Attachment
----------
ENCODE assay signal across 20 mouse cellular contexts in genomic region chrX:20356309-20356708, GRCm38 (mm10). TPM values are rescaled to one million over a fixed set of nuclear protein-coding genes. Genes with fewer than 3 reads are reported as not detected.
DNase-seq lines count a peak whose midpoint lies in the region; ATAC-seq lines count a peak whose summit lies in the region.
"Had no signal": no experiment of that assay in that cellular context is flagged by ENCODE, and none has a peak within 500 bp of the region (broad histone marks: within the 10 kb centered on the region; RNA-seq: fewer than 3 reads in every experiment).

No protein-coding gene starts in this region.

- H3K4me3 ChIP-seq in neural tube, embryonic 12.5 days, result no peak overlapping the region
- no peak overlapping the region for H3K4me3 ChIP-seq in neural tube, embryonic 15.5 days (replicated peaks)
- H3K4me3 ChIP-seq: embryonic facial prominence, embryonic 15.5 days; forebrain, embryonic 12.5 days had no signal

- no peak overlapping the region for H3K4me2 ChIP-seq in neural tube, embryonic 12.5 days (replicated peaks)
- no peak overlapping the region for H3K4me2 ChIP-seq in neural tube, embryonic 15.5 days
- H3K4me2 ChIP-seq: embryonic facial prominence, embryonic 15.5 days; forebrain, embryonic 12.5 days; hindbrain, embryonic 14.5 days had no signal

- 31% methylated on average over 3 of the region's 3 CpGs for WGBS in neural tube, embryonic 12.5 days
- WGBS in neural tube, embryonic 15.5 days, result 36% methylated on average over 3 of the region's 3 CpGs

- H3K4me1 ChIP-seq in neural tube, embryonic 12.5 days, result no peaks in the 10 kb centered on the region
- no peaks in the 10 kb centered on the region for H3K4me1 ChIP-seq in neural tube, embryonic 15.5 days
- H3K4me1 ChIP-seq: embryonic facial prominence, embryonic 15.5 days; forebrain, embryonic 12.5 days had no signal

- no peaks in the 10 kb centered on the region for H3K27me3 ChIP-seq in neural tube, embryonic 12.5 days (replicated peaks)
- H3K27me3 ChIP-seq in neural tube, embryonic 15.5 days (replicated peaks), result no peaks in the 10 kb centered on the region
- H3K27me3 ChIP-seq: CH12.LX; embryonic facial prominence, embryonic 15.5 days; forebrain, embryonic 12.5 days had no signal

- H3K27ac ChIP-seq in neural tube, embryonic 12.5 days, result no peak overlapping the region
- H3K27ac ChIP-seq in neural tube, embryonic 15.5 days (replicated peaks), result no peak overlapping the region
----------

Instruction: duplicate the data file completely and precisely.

ENCODE assay signal across 20 mouse cellular contexts in genomic region chrX:20356309-20356708, GRCm38 (mm10). TPM values are rescaled to one million over a fixed set of nuclear protein-coding genes. Genes with fewer than 3 reads are reported as not detected.
DNase-seq lines count a peak whose midpoint lies in the region; ATAC-seq lines count a peak whose summit lies in the region.
"Had no signal": no experiment of that assay in that cellular context is flagged by ENCODE, and none has a peak within 500 bp of the region (broad histone marks: within the 10 kb centered on the region; RNA-seq: fewer than 3 reads in every experiment).

No protein-coding gene starts in this region.

- H3K4me3 ChIP-seq in neural tube, embryonic 12.5 days, result no peak overlapping the region
- no peak overlapping the region for H3K4me3 ChIP-seq in neural tube, embryonic 15.5 days (replicated peaks)
- H3K4me3 ChIP-seq: embryonic facial prominence, embryonic 15.5 days; forebrain, embryonic 12.5 days had no signal

- no peak overlapping the region for H3K4me2 ChIP-seq in neural tube, embryonic 12.5 days (replicated peaks)
- no peak overlapping the region for H3K4me2 ChIP-seq in neural tube, embryonic 15.5 days
- H3K4me2 ChIP-seq: embryonic facial prominence, embryonic 15.5 days; forebrain, embryonic 12.5 days; hindbrain, embryonic 14.5 days had no signal

- 31% methylated on average over 3 of the region's 3 CpGs for WGBS in neural tube, embryonic 12.5 days
- WGBS in neural tube, embryonic 15.5 days, result 36% methylated on average over 3 of the region's 3 CpGs

- H3K4me1 ChIP-seq in neural tube, embryonic 12.5 days, result no peaks in the 10 kb centered on the region
- no peaks in the 10 kb centered on the region for H3K4me1 ChIP-seq in neural tube, embryonic 15.5 days
- H3K4me1 ChIP-seq: embryonic facial prominence, embryonic 15.5 days; forebrain, embryonic 12.5 days had no signal

- no peaks in the 10 kb centered on the region for H3K27me3 ChIP-seq in neural tube, embryonic 12.5 days (replicated peaks)
- H3K27me3 ChIP-seq in neural tube, embryonic 15.5 days (replicated peaks), result no peaks in the 10 kb centered on the region
- H3K27me3 ChIP-seq: CH12.LX; embryonic facial prominence, embryonic 15.5 days; forebrain, embryonic 12.5 days had no signal

- H3K27ac ChIP-seq in neural tube, embryonic 12.5 days, result no peak overlapping the region
- H3K27ac ChIP-seq in neural tube, embryonic 15.5 days (replicated peaks), result no peak overlapping the region